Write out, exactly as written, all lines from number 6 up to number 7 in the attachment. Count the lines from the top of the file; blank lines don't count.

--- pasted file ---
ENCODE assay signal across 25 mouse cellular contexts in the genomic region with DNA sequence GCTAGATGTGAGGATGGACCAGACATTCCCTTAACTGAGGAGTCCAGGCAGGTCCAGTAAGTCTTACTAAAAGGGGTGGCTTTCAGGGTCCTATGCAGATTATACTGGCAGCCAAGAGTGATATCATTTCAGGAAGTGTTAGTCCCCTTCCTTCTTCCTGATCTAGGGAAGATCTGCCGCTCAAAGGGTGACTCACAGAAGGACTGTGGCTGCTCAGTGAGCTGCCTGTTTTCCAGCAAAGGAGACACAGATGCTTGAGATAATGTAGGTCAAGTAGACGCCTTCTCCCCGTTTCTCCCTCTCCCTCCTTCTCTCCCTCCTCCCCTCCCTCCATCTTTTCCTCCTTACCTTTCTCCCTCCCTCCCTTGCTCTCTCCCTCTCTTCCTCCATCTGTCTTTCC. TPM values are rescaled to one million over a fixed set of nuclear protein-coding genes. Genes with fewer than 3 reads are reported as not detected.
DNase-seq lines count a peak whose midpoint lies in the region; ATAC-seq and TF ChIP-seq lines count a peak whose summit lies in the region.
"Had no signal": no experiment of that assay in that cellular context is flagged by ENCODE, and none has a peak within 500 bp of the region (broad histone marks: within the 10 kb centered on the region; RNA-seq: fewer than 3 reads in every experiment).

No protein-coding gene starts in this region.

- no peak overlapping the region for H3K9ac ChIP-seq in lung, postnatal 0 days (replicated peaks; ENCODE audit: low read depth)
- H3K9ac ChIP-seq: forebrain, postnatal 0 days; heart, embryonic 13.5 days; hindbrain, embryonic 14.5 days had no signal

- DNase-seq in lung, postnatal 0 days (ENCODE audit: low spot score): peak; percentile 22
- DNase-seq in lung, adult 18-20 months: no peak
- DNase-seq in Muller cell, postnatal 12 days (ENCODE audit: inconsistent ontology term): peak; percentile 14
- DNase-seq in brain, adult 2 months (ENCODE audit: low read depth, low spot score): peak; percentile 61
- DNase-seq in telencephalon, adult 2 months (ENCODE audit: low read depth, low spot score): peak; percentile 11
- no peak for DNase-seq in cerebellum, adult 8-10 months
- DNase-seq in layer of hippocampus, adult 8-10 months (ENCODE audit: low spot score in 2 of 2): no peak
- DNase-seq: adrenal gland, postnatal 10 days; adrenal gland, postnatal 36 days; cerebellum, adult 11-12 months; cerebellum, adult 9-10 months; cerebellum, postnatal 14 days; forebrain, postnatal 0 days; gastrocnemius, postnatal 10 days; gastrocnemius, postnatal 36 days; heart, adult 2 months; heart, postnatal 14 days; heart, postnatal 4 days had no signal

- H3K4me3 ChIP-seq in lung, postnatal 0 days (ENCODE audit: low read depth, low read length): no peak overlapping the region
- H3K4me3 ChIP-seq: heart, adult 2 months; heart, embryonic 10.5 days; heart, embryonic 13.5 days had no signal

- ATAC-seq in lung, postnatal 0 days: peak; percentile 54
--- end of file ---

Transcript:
- H3K9ac ChIP-seq: forebrain, postnatal 0 days; heart, embryonic 13.5 days; hindbrain, embryonic 14.5 days had no signal

- DNase-seq in lung, postnatal 0 days (ENCODE audit: low spot score): peak; percentile 22